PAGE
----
THE federal government and Meat & Livestock Australia will jointly invest an additional $6 million into research aimed at the growing problem of pasture dieback in Queensland.
Pasture dieback is a poorly understood condition that causes poor growth and death of otherwise productive pastures across both introduced and native grasses in northern, central and southern parts of the state.
The condition causes large productivity losses in beef production and is a major concern for the Queensland grazing industry. The threat of broadleaf weed invasion in areas where pasture grasses have died is also a concern.
“Dieback has been killing off vast pastures in Central Queensland and this research will help get on top of the problem,” agriculture minister David Littleproud said.
“I welcome MLA’s offer to match the $3 million we’re putting in the project. This is a great example of government and industry working together to solve a problem. Central Queensland is beef country, but its billion dollar industry has been put at risk.”
Meat & Livestock has already invested $2 million in investigative research works over the past 18 months to better understand the extent of pasture dieback, identify the potential causes and develop short and long-term management methods.
MLA’s general manager for research, development & innovation, Sean Starling, said while existing research had not yet fully identified a cause or developed a clear solution, at this stage it had indicated that mealy bugs are the common element in the pathway to the existing pasture dieback (click here to view earlier Beef Central report).
Mr Starling said the additional funding would allow for more detailed research to discover more about the species of mealy bug and its life-cycle, and subsequently enable further investigation into:
- Changing the ‘environment’ so that it is not prosperous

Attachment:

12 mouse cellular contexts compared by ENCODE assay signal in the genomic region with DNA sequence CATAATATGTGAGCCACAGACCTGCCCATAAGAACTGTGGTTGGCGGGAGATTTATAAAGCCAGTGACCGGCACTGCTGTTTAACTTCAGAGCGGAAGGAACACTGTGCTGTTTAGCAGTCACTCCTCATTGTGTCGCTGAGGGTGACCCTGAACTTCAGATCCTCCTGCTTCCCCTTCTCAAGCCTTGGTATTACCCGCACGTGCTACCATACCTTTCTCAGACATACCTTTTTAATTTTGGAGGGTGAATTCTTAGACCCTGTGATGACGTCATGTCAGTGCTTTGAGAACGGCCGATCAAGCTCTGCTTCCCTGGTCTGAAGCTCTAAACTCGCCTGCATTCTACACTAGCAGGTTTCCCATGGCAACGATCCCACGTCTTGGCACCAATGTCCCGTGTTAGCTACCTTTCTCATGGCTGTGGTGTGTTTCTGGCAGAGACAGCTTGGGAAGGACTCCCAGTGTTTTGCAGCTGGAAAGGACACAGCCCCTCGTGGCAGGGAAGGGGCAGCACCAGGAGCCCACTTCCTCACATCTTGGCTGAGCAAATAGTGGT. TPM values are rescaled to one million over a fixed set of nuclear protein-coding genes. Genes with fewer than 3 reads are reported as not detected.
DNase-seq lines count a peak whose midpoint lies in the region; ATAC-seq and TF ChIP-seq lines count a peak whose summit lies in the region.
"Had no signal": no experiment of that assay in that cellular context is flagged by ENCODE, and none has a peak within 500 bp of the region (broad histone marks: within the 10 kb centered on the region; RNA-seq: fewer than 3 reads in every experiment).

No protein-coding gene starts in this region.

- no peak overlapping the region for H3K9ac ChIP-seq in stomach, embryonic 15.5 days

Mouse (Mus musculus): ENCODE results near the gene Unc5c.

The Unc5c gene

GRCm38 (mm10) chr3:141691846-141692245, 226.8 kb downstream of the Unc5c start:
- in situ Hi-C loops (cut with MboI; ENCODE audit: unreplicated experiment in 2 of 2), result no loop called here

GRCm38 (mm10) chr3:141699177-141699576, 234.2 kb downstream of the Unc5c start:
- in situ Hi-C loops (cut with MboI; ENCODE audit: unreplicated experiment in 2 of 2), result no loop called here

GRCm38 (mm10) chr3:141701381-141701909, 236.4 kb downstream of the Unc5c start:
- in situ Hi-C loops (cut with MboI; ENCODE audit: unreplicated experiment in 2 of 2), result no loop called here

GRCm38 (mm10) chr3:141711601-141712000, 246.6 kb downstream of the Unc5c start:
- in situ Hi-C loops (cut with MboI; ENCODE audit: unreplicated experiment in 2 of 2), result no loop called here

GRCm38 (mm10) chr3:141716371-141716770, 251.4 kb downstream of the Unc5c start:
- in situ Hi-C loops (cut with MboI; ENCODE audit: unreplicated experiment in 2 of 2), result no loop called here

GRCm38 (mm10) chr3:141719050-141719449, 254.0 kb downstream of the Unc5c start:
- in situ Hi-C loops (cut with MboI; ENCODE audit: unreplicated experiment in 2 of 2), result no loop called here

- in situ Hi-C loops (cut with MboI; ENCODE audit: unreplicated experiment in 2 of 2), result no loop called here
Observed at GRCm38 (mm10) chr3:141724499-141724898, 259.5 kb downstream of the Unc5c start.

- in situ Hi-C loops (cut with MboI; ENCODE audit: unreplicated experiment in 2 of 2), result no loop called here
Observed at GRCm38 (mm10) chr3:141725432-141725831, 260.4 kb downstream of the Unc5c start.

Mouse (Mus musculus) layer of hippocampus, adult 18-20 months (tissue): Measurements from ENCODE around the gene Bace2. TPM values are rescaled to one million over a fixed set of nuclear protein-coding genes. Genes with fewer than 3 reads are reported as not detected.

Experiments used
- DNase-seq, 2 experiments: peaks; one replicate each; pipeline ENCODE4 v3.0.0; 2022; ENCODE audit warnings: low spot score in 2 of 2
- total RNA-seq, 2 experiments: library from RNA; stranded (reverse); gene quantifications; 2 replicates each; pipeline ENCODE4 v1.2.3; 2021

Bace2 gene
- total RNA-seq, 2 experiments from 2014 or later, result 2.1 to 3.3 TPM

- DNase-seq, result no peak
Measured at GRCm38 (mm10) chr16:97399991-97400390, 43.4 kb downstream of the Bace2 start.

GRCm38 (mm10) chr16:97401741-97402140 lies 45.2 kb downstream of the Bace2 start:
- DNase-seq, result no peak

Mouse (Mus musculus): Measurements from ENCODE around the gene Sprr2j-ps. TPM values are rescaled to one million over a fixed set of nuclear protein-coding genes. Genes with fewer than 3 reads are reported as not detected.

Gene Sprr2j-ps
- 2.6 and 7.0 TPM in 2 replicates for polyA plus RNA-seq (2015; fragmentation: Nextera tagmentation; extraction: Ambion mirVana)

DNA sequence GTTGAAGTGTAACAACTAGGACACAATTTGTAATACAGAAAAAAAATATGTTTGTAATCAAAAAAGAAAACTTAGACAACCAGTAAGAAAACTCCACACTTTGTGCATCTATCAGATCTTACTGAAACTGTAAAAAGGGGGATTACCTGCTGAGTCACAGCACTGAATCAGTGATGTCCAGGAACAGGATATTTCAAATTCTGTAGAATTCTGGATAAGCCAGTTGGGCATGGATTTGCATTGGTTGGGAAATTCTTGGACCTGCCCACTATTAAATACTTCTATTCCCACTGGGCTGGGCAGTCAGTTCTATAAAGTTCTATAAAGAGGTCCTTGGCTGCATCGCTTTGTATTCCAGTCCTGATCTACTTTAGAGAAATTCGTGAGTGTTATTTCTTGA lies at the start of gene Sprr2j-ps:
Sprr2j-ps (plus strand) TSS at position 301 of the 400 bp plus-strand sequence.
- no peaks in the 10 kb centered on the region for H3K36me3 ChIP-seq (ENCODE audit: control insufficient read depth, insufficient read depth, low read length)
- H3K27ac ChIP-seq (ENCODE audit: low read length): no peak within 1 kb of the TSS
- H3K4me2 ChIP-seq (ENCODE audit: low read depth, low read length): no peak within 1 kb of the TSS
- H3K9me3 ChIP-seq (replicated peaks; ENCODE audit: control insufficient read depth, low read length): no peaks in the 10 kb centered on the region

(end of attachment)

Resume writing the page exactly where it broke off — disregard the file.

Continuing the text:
- Introducing predator insects
- Finding above and below ground ‘chemical’ solutions
- Finding plant species resistant to it.
Eighteen months ago, MLA formed a multi-pronged action plan in response to growing producer concern about the development and spread of pasture dieback across parts of northern, central, and southern Queensland.
The response involved the formation of a cross-disciplinary team of researchers and technical experts, made up of commercial companies and research organisations. MLA also appointed technical officers to consult directly with landholders and collect soil, plant and other samples and undertake treatment trials on properties where dieback is occurring.
“Working with both researchers and commercial operators, we have made strong progress towards identifying the cause and finding a solution. This investigation has and continues to be a complex process,” Mr Starling said.
“More research is required to find the short and long-term solutions to the pasture dieback. However, through MLA’s team of researcher and technical experts we already have a great deal of information, data and a network of affected producers. We feel well positioned to make more progress.”
“This project will build a comprehensive understanding of the mealybug so we know when it is most vulnerable. This will build the knowledge needed to eventually stop the mealybug and the spread of dieback.”
The project aims to:
- Study the field biology of mealybug to find when to best target it in its lifecycle
- Track and predict the spread of dieback using satellite information to identify hotspots
- Identify the mealybug’s natural enemies
- Identify grasses resistant to mealybug and explore if they could be planted as pasture.
- Member for Flynn Ken O’Dowd said this was a vital project for local beef producers in his region.
“Pastoral dieback is affecting more than three million hectares of prime grazing land in Queensland,” Mr O’Dowd said.
“It has had a significant financial and social impact on most of the rural communities in my electorate. I welcome this funding for studies into how to exterminate the mealybug responsible for pasture dieback.”
Source: Dept of Agriculture, MLA